BROOKLYN — Dineo Seshee Bopape was born in 1981 in South Africa. She attended the Durban Institute of Technology for her bachelor’s tech degree and Columbia University for her MFA. Her first show, ever, in the U.S. took place recently at Brooklyn’s Art in General, sa ____ ke lerole, (sa lerole ke ___) (November 19, 2016 – January 14, 2017).
Above image: Dineo Seshee Bopape, sa ____ ke lerole, (sa lerole ke ___) (Exhibition view), 2017. Photographs by Charles Benton, courtesy of the gallery.
We don’t often write about scent in contemporary ceramic art, so this line from a review in HyperAllergic stood out for us:
First, you encounter the smell of sage. It’s been burnt here, as though the room has been smudged. The space is also full of the aroma of earth, a round scent that strikes you as wholesome and nourishing. Then you see why: there are huge squares of earth, like plots of land excavated in one fell swoop. You encounter the earth and sense that it’s very much like a body: it has weight, presence, and can be exhausted, wrung out, left shrinking in the bleaching sun.
The gallery states of the show:
Dineo Seshee Bopape is known for a practice that combines a digital and analog aesthetic, as well as natural and synthetic elements such as plants, wood, mirrors, and video monitors. In sa ____ ke lerole, (sa lerole ke ___) which is partly inspired by her recent project for the 32nd Bienal de São Paulo, Bopape explores the complex sets of relationships and tensions that arise when considering land from the varied perspectives of gender and maternity, history and the politics of place, memory and the metaphysics of self and presence.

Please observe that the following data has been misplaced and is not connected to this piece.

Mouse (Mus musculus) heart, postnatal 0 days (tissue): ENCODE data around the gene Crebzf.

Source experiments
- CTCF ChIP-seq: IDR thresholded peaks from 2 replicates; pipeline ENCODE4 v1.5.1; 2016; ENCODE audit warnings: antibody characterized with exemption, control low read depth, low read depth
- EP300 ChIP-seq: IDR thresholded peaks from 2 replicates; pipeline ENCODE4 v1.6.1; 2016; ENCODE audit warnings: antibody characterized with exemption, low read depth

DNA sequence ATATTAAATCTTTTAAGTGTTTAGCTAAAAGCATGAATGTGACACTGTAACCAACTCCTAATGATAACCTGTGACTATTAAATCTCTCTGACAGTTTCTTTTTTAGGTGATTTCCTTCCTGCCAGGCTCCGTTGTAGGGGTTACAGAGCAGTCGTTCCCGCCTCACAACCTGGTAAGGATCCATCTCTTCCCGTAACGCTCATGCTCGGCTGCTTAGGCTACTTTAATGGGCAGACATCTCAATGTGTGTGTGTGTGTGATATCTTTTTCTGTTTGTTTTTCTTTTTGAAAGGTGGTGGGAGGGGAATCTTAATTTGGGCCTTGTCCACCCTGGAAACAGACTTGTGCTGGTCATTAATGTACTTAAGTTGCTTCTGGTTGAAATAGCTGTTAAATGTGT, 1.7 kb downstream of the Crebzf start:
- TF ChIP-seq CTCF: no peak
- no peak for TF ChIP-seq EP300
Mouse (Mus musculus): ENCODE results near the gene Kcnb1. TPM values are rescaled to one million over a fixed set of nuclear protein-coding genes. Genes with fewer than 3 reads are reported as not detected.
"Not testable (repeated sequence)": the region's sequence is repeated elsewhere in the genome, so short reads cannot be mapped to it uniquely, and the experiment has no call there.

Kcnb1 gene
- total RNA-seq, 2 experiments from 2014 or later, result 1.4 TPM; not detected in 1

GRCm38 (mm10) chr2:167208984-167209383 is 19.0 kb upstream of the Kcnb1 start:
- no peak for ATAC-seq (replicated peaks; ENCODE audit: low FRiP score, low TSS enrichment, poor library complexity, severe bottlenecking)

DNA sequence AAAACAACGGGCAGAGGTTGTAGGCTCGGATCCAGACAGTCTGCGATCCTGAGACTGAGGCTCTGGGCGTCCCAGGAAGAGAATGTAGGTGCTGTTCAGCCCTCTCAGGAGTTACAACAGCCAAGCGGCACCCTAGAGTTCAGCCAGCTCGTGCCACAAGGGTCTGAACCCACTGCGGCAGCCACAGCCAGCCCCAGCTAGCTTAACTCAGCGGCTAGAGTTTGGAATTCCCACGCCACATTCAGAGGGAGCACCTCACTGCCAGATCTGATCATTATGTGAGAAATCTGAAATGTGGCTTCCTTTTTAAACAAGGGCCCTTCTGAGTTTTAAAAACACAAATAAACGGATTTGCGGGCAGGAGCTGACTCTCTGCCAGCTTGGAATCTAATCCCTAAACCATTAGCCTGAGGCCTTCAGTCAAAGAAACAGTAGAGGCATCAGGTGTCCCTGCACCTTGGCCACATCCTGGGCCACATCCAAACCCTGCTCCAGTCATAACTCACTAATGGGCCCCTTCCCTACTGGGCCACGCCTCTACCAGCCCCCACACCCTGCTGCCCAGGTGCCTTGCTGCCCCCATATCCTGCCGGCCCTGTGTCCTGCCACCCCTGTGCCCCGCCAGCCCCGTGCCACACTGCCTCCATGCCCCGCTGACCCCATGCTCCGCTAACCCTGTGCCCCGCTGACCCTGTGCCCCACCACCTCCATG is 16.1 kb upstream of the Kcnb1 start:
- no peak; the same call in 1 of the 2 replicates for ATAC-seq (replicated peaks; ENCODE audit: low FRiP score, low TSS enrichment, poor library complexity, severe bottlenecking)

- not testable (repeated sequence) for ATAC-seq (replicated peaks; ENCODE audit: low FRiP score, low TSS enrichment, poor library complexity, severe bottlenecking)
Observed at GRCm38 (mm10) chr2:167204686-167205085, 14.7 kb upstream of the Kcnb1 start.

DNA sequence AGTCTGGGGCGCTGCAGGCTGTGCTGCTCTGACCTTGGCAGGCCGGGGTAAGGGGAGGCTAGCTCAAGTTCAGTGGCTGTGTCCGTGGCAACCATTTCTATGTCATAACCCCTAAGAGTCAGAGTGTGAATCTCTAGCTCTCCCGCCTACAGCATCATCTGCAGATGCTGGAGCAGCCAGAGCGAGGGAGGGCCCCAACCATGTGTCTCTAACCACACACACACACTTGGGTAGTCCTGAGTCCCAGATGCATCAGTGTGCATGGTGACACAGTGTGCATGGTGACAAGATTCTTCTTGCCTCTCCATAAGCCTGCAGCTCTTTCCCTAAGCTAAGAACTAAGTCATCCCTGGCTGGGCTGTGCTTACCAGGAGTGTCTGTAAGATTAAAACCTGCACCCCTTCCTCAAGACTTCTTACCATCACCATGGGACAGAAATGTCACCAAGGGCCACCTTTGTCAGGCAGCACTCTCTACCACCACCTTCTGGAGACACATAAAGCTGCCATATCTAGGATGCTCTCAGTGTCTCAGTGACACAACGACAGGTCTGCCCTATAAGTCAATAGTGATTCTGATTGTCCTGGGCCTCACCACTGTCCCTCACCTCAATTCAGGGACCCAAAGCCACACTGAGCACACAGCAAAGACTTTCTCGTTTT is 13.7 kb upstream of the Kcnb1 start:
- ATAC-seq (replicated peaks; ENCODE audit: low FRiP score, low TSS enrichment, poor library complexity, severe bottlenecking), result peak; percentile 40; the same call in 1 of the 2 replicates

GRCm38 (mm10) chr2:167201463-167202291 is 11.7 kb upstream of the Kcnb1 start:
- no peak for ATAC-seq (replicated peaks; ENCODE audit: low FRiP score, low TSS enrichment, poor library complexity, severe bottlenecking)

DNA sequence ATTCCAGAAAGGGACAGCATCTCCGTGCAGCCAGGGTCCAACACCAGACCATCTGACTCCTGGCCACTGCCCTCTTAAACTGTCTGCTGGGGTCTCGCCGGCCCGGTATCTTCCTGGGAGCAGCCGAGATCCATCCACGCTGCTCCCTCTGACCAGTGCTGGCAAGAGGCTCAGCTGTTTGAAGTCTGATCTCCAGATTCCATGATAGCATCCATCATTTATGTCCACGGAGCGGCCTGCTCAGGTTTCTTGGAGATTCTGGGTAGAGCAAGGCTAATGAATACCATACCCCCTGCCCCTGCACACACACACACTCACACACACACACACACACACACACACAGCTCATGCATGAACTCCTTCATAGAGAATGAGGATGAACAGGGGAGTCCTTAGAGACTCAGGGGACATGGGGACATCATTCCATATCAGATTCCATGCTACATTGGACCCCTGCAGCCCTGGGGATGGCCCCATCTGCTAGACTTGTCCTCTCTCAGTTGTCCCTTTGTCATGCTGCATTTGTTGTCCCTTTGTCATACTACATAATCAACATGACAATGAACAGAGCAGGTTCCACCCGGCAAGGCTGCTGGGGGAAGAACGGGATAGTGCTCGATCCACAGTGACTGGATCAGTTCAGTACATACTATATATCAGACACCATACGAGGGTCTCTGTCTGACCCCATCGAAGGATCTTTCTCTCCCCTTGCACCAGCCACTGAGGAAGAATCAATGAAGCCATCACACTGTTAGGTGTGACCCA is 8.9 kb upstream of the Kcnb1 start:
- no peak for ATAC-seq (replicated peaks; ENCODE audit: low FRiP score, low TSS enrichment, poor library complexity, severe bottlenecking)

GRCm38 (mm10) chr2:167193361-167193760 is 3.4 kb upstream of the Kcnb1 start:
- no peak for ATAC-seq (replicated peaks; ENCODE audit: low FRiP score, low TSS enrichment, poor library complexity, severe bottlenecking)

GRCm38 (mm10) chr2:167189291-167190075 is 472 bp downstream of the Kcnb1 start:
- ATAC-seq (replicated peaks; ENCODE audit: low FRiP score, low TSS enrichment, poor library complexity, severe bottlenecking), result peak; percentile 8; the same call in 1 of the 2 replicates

In this new work, uterus forms, soil, clay, charcoal, flowers, herbs, crystals and ash alongside projected images of her hands holding or squeezing lumps of clay, bring forth a range of associations, from the extraction from the earth of minerals and other substances, to the larger topic of the Anthropocene, to what the land signifies beyond its sheer materiality. The idea of sovereignty resonates through references to the self, (female) body and land, and the subject of land ownership, occupation, absence and reclamation.
Bopape sees the land as both a container of memories and histories, and a host for life and death. Her recent work questions what memories are embedded in the land, what ‘presences’ it holds, and how these might be communicated or sensed. In this commission, she experiments further with these ideas, using the soil as a conduit for sound to ‘soothe’ the soil/compressed dust.
Holes in the soil act both as voids—that disrupt surface, continuity, and memory—and as containers. In sa ____ ke lerole, (sa lerole ke ___), there are also formal references to the games Morabaraba and Diketo that make use of rocks and holes, with rocks shifting in and out of holes, depressions and pits. In this respect, Bopape’s working process is not linear, but rather oscillates across a spectrum of concerns. “What is remembered and what is forgotten? What matters and what does not? What is visible and what is invisible?” These concerns are consistent with her approach to matter itself: Bopape describes the clay she works with as something that can be formed into an object, but that can also disintegrate back to dust and a kind of nothingness, echoing the SePedi title which can be translated literally as that which is of ___is dust, (that which is of dust is____).
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